What started as a holiday recognition lunch Friday for Metro Bus and Rail employees turned into an ugly standoff between labor and management of the Niagara Frontier Transportation Authority.
Transit police physically blocked Vincent G. Crehan, president of the Amalgamated Transit Union, from entering the event at Metro’s Babcock Street garage, prompting a flare-up of the long-simmering labor dispute between the NFTA and the union representing bus and subway drivers and mechanics.
“For them to lock us out like that was shameful,” Crehan said. “I’ve never been treated like that.”
But authority spokesman C. Douglas Hartmayer said Crehan – a nonvoting member of the NFTA board of commissioners – triggered Friday’s action by declaring Thursday that a “verbal or physical” confrontation could occur at any of the Friday service recognition luncheons planned for NFTA facilities.
“Based on his warnings,” Hartmayer said, “we stationed police officers at each facility to protect the health and welfare of our ATU workers enjoying the luncheon today. It was our understanding that individuals with Commissioner Crehan were not working today and thus had no work-related business to be in the facility.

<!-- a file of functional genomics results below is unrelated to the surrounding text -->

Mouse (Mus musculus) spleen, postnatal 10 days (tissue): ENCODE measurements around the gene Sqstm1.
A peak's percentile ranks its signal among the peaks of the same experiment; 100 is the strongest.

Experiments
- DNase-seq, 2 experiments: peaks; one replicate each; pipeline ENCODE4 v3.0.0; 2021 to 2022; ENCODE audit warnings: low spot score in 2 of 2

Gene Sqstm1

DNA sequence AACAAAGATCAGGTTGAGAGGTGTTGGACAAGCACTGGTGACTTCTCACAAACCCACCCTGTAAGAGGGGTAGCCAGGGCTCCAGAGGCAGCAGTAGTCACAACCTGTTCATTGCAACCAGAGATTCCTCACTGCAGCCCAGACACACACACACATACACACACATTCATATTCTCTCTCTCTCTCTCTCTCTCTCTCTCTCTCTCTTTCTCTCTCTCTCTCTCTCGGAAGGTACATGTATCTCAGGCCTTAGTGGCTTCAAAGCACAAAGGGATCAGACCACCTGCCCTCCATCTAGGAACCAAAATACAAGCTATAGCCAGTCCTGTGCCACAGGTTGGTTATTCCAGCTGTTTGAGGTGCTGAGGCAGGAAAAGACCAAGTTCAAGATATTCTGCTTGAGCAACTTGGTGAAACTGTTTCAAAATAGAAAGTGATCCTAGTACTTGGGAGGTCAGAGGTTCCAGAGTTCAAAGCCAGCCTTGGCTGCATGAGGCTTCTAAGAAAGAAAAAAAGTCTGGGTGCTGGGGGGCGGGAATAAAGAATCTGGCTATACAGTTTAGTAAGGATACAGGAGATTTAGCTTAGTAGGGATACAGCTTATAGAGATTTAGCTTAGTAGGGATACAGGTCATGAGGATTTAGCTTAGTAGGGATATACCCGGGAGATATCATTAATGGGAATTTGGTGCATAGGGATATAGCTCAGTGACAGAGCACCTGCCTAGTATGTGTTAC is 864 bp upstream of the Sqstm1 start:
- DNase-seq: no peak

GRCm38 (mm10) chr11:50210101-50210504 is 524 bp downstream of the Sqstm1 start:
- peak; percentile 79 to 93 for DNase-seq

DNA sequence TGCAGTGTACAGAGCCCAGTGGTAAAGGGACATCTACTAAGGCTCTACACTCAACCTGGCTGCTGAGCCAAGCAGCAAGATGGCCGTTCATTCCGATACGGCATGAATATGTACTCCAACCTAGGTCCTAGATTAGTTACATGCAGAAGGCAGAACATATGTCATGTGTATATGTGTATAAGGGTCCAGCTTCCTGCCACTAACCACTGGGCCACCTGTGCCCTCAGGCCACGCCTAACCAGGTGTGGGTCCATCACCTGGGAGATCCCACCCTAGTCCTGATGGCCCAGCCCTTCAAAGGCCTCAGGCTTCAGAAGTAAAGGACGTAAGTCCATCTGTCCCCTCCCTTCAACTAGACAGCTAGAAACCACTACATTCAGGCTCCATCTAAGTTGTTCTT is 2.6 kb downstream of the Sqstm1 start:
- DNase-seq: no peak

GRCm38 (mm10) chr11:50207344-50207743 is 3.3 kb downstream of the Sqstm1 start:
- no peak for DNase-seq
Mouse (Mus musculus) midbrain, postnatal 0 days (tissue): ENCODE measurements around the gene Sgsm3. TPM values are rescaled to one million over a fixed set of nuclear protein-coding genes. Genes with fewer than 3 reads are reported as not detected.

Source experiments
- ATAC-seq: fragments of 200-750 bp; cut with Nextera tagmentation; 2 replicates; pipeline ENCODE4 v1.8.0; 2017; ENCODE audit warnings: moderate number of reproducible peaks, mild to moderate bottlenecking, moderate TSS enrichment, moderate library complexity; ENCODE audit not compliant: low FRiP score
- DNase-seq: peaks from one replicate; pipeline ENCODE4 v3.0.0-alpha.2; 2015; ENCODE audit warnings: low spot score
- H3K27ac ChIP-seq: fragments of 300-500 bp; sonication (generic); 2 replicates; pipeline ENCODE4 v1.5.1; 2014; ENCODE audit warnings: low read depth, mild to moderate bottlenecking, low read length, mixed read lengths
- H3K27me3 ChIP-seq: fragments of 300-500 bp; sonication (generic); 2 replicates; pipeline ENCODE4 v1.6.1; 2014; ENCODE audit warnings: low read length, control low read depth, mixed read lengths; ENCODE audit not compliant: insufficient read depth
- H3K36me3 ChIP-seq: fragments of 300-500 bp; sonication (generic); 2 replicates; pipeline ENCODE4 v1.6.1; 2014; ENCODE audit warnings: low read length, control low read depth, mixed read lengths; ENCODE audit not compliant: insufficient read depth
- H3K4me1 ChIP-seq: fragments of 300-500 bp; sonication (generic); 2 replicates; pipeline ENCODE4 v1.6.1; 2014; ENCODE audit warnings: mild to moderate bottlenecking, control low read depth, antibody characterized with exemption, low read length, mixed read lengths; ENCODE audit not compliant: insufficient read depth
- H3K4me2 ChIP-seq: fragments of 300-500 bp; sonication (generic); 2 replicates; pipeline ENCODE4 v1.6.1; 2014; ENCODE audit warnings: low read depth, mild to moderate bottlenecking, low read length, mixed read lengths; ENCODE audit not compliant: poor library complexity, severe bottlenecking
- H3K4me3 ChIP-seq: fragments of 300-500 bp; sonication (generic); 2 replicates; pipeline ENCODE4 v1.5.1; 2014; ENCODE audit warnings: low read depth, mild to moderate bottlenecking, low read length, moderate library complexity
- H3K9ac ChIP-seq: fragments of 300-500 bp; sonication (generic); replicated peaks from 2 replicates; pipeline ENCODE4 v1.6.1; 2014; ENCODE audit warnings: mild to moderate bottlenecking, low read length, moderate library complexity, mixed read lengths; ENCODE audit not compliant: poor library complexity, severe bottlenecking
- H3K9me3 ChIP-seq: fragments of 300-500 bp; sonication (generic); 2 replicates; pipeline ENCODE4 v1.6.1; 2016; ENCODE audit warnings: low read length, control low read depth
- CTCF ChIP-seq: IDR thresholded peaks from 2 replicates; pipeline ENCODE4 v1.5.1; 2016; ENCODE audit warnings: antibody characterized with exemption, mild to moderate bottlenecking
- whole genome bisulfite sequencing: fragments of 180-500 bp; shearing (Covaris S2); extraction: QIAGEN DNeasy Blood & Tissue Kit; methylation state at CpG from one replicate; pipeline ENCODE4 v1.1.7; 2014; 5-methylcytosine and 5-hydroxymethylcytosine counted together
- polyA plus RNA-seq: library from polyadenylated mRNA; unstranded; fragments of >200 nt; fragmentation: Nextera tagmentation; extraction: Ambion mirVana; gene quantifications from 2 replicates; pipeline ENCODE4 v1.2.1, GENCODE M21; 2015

“We alerted our police department so there would be no confrontation,” he said.
Crehan noted he normally moves freely about NFTA facilities by virtue of his posts as ATU president and authority commissioner. But Hartmayer said his previous warning raised concerns.
“Not today,” he said of Crehan’s normal privileges. “There was no legitimate business to be conducted today and based on his prior warning that there could be verbal or physical confrontations.”
Crehan, meanwhile, said his remarks Thursday did not pertain to him but raised the possibility for members who might express their frustration of more than four years without a contract and more than five years without a raise. He said he wanted to personally urge his members to reject the lunch honoring unionized employees.
Tensions between the two sides show no evidence of subsiding after years of negotiations and court cases have failed to resolve the stalemate. The union has purchased advertising on Metro Bus shelters outside NFTA headquarters in the downtown bus station to label the authority “unfair” in its bargaining, and even picketed the homes of Executive Director Kimberley A. Minkel and Chairman Howard A. Zemsky.
Crehan said after unsuccessful court action seeking binding arbitration, the union is now considering submitting the dispute to the Public Employees Relations Board for mediation and fact-finding in preparation for further negotiation.
Hartmayer also said the authority is willing to resume bargaining at any time.